I’m going to chime in as someone that has owned an RV for years. My ex and I owned a couple of mid-sized rigs back in the 80’s. We traveled throughout New England and the Eastern US. Financial issues forced us to sell, but we later bought a smaller (Toyota based) rig and traveled in it with our young kids. After the divorce, I got the camper and continued to travel with the kids. When I remarried, we got a somewhat larger (27′) camper and took the blended family. Now the kids are gone, but my wife and I still enjoy traveling in the camper, especially during COVID when we drove to Atlanta to see our granddaughters, eating and sleeping in the rig. This kind of travel does involve some work (dumping the holding tanks for instance), but we enjoy it.

R Quinn
R Quinn
5 months ago
Reply to  George Kaplan

Apparently many people enjoy that kind of travel. Nothing wrong with that. It’s when financial priorities and short term thinking are issues when i see it as a mistake.

Olin
Olin
5 months ago

I wonder what those RV’ing people would say of people who drive luxury vehicles, have second homes and write about their world travels? It’s all relative on how one wants to be humble with their dollars.

R Quinn
R Quinn
5 months ago
Reply to  Olin

Oh, by the way many of those cars with luxury names like Mercedes cost less than the largest selling vehicle in the US – pick-up trucks.

R Quinn
R Quinn
5 months ago
Reply to  Olin

As i said if it’s fully affordable in the scheme of all current and future finances, go for it, but that’s not the case many times.

Many of those folks with luxury cars, second homes and who travel made sure all their family and other obligations were met, and financial security achieved first.

Humble Reader
Humble Reader
5 months ago

Since most of the other comments are quite negative about the benefits of owning a land yacht (RV) I thought I should add something positive. My brother went mobile last year, buying a new RV and new pickup. He lost his wife two years ago and his kids live in every part of the continental U.S. He officially moved from California to Texas, using his son’s address to establish residency. He does have a room in his son’s house when he is there. One daughter now has his former house in California. Last year he and his RV visited all of his offspring as well as his two brothers. We had his RV parked in our yard for the week he was with us. He is retired military and so has nationwide medical services available to him as well as other perks, such as shopping at any BX. He does often travel alone but it is usually only a few days on the road to get to the next family location, and he can stop at any RV park or rest area when he decides to. We are not sure how long he will continue his mobile life style but he seems quite happy so far. And not to knock California (we do like to visit there) but he says the taxes he no longer pays to California more than covers his RV, truck, and road expenses.

Andrew Forsythe
Andrew Forsythe
5 months ago

We had some neighbors who, on reaching retirement, were really looking forward to “the RV life”. They bought a big expensive one and a year later sold it, saying they’d had no idea how much work the darn things are.

For anyone considering such a substantial investment, seems like it might be a good idea to rent one for a while before making the commitment.

parkslope
parkslope
5 months ago

I have never had any interest in RVs. However, fact that there have been 93 episodes of Going RV since it first aired in 2014 indicates that many people value the RV life. RV depreciation appears to be similar to that of cars and I’m sure many folks opt for used vehicles. While RVs aren’t my cup of tea I don’t see a reason to view them differently from other expensive recreational activities, such as luxury cruises.

Bill Porter
Bill Porter
5 months ago

Couldn’t agree with you more! Land Yachts are NOT an investment. One thing you didn’t cover was how do you get your RV to Europe–what does that cost? LoL On the other hand, we’re looking at this through the older and wiser lens of experience, and maybe we missed out on this opportunity in earlier times.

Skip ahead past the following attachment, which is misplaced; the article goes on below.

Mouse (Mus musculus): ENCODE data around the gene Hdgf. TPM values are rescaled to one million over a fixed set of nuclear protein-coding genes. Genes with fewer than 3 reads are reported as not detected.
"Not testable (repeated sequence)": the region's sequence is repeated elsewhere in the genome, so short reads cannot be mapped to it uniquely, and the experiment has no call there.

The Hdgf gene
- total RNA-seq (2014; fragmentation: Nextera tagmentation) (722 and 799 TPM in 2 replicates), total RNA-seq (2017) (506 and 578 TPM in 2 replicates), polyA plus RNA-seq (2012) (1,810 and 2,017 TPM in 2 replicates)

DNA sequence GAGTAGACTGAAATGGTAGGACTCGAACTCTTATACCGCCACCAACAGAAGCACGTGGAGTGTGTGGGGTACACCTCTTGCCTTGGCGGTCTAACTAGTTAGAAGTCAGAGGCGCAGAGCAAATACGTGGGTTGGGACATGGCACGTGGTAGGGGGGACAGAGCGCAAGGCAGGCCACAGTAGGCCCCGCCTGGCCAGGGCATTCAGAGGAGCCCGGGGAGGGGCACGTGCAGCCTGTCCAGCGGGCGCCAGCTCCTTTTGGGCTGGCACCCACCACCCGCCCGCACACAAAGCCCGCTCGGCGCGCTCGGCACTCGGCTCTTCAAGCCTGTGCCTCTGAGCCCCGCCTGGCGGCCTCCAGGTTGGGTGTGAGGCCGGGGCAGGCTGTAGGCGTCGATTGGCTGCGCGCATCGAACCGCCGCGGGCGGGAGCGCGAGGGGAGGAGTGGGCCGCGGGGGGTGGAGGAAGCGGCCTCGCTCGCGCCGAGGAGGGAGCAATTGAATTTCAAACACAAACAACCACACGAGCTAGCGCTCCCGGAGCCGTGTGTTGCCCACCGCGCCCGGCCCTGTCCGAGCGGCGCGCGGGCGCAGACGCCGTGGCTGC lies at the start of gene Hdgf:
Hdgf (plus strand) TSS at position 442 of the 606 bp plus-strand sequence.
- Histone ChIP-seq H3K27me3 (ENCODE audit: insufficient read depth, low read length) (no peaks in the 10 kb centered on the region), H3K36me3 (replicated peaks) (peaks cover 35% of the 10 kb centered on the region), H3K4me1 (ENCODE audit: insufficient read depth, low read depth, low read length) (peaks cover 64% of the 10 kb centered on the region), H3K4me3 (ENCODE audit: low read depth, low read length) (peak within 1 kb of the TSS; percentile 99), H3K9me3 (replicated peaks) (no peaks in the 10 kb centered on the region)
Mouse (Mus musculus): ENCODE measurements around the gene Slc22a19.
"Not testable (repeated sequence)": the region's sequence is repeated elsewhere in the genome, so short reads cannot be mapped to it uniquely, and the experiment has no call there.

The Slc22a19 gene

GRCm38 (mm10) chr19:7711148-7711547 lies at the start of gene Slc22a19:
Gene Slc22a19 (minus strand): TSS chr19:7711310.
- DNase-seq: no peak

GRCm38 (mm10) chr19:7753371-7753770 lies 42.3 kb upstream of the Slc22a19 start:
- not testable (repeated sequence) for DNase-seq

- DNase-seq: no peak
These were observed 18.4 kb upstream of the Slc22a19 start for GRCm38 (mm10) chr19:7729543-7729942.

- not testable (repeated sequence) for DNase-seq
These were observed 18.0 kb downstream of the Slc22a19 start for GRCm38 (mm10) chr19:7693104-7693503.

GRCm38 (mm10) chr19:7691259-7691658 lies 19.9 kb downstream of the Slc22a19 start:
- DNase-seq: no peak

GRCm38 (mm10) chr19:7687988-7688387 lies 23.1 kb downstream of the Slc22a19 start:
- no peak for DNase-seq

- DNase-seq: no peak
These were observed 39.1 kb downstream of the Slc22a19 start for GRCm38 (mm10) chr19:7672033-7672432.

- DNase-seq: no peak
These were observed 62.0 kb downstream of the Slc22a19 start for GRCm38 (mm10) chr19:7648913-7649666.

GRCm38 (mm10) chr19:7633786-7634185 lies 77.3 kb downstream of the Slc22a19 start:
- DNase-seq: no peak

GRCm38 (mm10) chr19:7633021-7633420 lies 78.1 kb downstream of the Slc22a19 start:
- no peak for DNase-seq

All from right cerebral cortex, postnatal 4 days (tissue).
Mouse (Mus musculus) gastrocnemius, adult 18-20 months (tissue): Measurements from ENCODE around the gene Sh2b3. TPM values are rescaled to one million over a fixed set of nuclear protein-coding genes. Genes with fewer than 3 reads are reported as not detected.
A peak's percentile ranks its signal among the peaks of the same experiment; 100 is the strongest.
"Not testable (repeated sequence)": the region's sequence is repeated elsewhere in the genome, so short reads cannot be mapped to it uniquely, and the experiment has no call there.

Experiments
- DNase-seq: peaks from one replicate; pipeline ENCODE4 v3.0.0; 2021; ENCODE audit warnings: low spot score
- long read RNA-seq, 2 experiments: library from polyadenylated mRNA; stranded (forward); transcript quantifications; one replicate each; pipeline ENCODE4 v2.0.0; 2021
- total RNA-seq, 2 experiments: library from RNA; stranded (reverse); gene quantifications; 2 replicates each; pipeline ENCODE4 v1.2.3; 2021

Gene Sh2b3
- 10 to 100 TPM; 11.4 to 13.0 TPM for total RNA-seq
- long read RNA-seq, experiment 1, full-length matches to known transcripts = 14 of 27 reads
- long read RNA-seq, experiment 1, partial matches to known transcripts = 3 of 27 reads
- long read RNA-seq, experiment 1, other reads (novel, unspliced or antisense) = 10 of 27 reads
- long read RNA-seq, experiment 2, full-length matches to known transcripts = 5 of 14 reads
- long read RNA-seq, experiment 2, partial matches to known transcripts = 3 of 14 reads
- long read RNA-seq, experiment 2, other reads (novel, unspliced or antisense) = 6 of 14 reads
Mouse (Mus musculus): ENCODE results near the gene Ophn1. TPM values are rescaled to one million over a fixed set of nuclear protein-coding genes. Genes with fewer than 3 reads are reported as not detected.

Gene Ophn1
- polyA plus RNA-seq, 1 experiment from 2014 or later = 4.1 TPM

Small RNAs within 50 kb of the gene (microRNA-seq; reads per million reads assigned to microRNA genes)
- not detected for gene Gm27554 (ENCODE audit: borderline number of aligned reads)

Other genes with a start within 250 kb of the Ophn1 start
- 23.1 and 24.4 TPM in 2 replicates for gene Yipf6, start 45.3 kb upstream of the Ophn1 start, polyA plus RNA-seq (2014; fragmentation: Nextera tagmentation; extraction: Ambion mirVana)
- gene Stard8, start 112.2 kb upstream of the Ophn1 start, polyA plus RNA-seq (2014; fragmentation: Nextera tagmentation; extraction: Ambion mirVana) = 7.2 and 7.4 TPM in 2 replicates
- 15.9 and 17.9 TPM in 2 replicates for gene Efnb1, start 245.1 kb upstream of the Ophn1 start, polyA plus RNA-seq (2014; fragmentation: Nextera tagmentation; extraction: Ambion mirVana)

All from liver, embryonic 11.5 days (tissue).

mytimetotravel
mytimetotravel
5 months ago

Sounds like typical reality TV – find the most extreme examples. Also, sounds like this is RV plus house, RV instead of house is an entirely different matter. I have a friend who traded her house for a small RV, and spent summers in New York state near family, and winters in the south in an RV park whose long-time denizens became valued friends. Then there was a couple whose now-defunct blog I followed, who spent three years traveling round the US in an RV, and wrote one post explaining that the RV was cheaper than a house: https://everywhereonce.com/2014/01/31/yes-full-time-travel-really-is-less-expensive-than-staying-home/

Charlie Warner Jr
Charlie Warner Jr
5 months ago

Funny, thanks for posting Dick. My idea of camping is a Holiday Inn….

Kristine Hayes
Kristine Hayes
5 months ago

Don’t forget the cost of storing those monsters. Sure, some people have acreage or a relative willing to keep it for you. But, for everyone else, you’ll probably spend several hundred dollars a year in storage costs.

Last edited 5 months ago by Kristine Hayes
R Quinn
R Quinn
5 months ago
Reply to  Kristine Hayes

Good point, but even worse are the ones parked in the owners driveway. I was driving around my daughters neighborhood recently – one with pretty large homes. In one of them was parked this RV bus taking up the entire length of the driveway and blocking the view of neighbors. It looked horrible.

Kristine Hayes
Kristine Hayes
5 months ago
Reply to  R Quinn

Yep…having just left a neighborhood where just about every other house had: 1) an abandoned vehicle 2) an RV 3) a boat and/or 4) various other large vehicles, I’m happy to now live somewhere where the rules allow an RV to be parked in front of a house for 72 hours maximum. And you can’t have trailers or boats parked in your driveway at all.

Jo Bo
Jo Bo
5 months ago

I agree completely, Richard. I’m all for the open road, but one unencumbered with possessions other than a trusty vehicle, a willing partner, and a snack pack. The adventure of not knowing the exact route or what the motel will be like at the end of it is part of the fun. The interest alone on an RV loan could provide for quite a few stays in nice motel rooms. No Walmart parking lots for me!

David Sayler
David Sayler
5 months ago

I’ve never understood the concept of “camping” in an RV. My definition of camping is at most sleeping under canvas (now nylon). If the weather is cooperating, you don’t even need that. An RV is more similar to renting a cabin.